This workshop includes the use of all of the required high-speed flashes and Phototraps, and you don't need the latest or greatest super duper telephotos to make stunning jaw-dropping images! Amazing images can be made with every focal length from 100 to 1,200mm! Having two camera bodies will be useful to work two set-ups at the same time, but lenses like 70-200, 70-300, 100-400, 200-400, 50-500, 300, 400, 500 or 600mm all work well here. You will need a tripod and a remote release which can be set, or locked, in the on position so the camera will continue to fire when set to continuous mode.

This workshop is highly recommended for any level photographer. Whether you are completely new to nature photography, an experienced amateur, or a seasoned pro. There will be something to photograph and we will have plenty of time to tailor your instruction to your abilities. The seasoned pro can take full advantage of the logistics, my site and subject knowledge. Even if you have no desire to learn the technical side of this type of shoot, and simply want to come home with some fabulous images, then we can take care of your set-up for you!

Learn More about the High-speed Bat Photography Workshop HERE



Getting the most from your flash batteries & Think-Tank Photo Urban Disguise 50 Give Away

American Bald Eagle HOLD TIGHT (Haliaeetus leucocephalus, Pygargue à tête blanche) Homer, AK Image Copyright ©Christopher Dodds All Rights Reserved. Canon EOS 1Ds Mark III, 500mm F4 IS, flash, tripod and Wimberley Head II. ISO 800, F4 1/1000s Manual Exposure. Full Frame. Click HERE to order a print or license image for publication.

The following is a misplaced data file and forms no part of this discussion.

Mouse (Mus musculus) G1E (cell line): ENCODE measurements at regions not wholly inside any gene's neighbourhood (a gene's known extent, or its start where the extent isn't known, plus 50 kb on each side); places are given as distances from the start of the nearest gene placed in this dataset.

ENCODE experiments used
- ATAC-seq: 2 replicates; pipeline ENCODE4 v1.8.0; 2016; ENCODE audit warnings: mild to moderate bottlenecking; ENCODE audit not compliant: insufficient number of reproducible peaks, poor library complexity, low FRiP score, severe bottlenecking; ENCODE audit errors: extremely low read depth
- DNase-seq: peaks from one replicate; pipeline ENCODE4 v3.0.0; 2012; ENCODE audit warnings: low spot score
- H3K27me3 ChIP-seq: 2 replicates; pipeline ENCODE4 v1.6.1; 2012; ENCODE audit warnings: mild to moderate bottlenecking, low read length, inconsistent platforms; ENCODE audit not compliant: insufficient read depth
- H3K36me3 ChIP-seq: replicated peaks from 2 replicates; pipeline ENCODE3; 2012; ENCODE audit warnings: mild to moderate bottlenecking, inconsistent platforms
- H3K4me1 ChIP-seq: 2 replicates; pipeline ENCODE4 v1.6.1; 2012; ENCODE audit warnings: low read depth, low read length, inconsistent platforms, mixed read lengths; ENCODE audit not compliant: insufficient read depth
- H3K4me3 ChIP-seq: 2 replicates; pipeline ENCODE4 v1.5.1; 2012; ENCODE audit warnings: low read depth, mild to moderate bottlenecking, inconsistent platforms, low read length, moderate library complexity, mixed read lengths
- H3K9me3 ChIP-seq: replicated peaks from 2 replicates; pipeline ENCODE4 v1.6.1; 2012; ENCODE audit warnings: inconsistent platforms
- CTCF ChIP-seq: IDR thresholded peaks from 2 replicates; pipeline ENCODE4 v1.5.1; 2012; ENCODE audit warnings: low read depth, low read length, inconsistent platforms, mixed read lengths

Getting the most from your flash batteries

Weather your choice is flash as fill light, or flash as main light, you most likely don't pay a lot of attention to your flash batteries and charger. With today's cameras capable of a 10 frame per second capture rate; you should.

I boost the battery capacity and recycle rate with Canon CP-E4 Compact Battery pack. The CP-E4 is powered by 8 AA batteries and attaches to the flash with an integrated cable. You still need a separate set of batteries in the flash unit itself, and I use Custom Function 12-1(for the Speedlite, not the camera) to set the 580EX II to draw recycle power from the battery pack only, as opposed to the default setting of drawing power from both the flash batteries and those in the CP-E4. That way I still have a fully-charged set of internal batteries available if the pack runs low on power after a big day of shooting action.

What kind of batteries? I use rechargeable Ultra high capacity PowerEx 2700mAh NiMH (Nickel Metal Hydrate). They cost more than alkaline batteries, but save money in the long run because they can be used hundreds of times (often more than 1,000 times). NiMH batteries preform well in cold weather, but they gradually loose power when they are not in use. I always carry a full set of spares and because they have no memory, I can charge them any time without affecting their capacity.